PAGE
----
New PS5 VR horror game Switchback gets scarier every time you blink

 (Supermassive Games)
(Supermassive Games)

One of the neatest new features on the latest VR headsets from Sony and Meta is eye-tracking. The tech, which relies on infrared cameras to detect where you’re looking, is meant to create high-quality graphics by devoting computing power to the game scenes in your immediate view.

But, it can also be used to scare the wits out of players as a new game showcases.

An upcoming PS VR2 title called The Dark Pictures: Switchback VR uses eye-tracking to draw nightmarish enemies to you when you blink. According to Edge magazine, the hellish function kicks in when you enter a room full of blood-smeared mannequins in harlequin masks.

The demented dummies, with bodies twisted into “unnatural poses”, rearrange into new poses every time you flutter your eyelids.

“In the blink of an eye, more and more enemies are upon you as your pupils are being detected,” notes the game’s developer, Supermassive Games.

Switchback VR also takes advantage of haptic feedback and headset rumble to ensure you feel every bump in the dark and even blows to your head. Still, at least it won’t kill you in real life like the concept headset envisioned by the creator of Oculus VR, the company that Meta (then known as Facebook) acquired in 2014.

The new game is a VR spinoff of Supermassive’s The Dark Pictures Anthology series of episodic narrative titles.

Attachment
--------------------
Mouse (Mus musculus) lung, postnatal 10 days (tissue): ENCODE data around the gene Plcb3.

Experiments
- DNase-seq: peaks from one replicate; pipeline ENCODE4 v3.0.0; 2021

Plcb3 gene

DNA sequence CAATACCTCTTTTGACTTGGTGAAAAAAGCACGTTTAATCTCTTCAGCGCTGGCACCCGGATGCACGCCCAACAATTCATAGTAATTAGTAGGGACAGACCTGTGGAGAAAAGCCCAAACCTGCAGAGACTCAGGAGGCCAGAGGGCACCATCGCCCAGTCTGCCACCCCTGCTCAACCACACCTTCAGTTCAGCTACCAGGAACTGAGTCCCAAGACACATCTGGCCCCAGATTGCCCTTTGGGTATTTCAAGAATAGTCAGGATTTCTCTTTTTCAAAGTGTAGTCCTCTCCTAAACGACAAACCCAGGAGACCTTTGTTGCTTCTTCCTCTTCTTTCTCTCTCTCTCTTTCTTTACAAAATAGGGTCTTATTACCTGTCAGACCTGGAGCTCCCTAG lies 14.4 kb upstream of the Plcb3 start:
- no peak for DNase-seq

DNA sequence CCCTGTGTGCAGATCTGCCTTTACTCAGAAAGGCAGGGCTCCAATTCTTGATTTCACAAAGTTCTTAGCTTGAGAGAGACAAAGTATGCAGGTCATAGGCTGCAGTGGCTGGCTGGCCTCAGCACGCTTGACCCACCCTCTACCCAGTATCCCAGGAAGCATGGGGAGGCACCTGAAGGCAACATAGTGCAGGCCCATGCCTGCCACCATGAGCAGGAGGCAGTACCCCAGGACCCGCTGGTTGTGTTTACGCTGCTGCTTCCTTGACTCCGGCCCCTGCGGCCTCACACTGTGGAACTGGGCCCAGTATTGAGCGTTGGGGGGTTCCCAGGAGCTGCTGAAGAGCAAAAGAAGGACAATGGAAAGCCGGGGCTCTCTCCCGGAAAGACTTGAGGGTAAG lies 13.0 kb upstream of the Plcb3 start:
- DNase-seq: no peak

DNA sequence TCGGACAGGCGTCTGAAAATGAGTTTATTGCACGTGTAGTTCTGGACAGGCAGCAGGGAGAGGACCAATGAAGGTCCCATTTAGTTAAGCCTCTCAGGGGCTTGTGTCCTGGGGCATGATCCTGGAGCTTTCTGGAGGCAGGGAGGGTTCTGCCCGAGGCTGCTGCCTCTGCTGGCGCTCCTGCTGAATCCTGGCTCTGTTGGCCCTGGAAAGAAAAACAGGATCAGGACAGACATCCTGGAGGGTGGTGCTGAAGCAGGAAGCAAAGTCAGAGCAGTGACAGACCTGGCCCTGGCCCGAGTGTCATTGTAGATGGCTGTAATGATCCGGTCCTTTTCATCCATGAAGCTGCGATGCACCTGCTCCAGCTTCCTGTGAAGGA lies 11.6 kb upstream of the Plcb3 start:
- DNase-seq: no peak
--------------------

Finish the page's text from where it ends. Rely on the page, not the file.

It sounds similar to the studio’s Until Dawn: Rush of Blood for the original PS VR on PS4, itself a semi-sequel to 2015’s horror hit Until Dawn. Like that game, Switchback sees players boarding a devilish rollercoaster and shooting demons, vampires, witches, and the aforementioned mutating mannequins along the way.

The game is available to pre-order now exclusively on PS VR2 ahead of its release on March 16. Sony’s new VR headset for its PS5 console goes on sale on Wednesday, February 22, for £530.

Compared with the first-generation PSVR, the new headset is quite a step forward in terms of immersion.

Along with taking advantage of the PS5’s immense graphics and processing power, the biggest update is the tracking. While the original PSVR was tracked through a single camera placed on your TV, PSVR 2 has four outward-facing cameras on the headset to keep tabs on where you and your hands are in virtual space. That means that it should be able to track you around a whole room (known in VR circles as “room scale”).

Eye tracking, meanwhile, uses a technique called “foveated rendering” to boost graphics processing in the area you’re focusing on, instead of the environment in your peripheral view. The term refers to the fovea, a small pit in the centre of the retina that provides our absolute sharpest vision.

Eye-tracking was previously limited to VR headsets for professional users, but is now appearing on pricey consumer devices, too. Meta’s £1,500 Quest Pro also comes equipped with the feature, and Apple is reportedly harnessing it for its rumoured mixed-reality headset.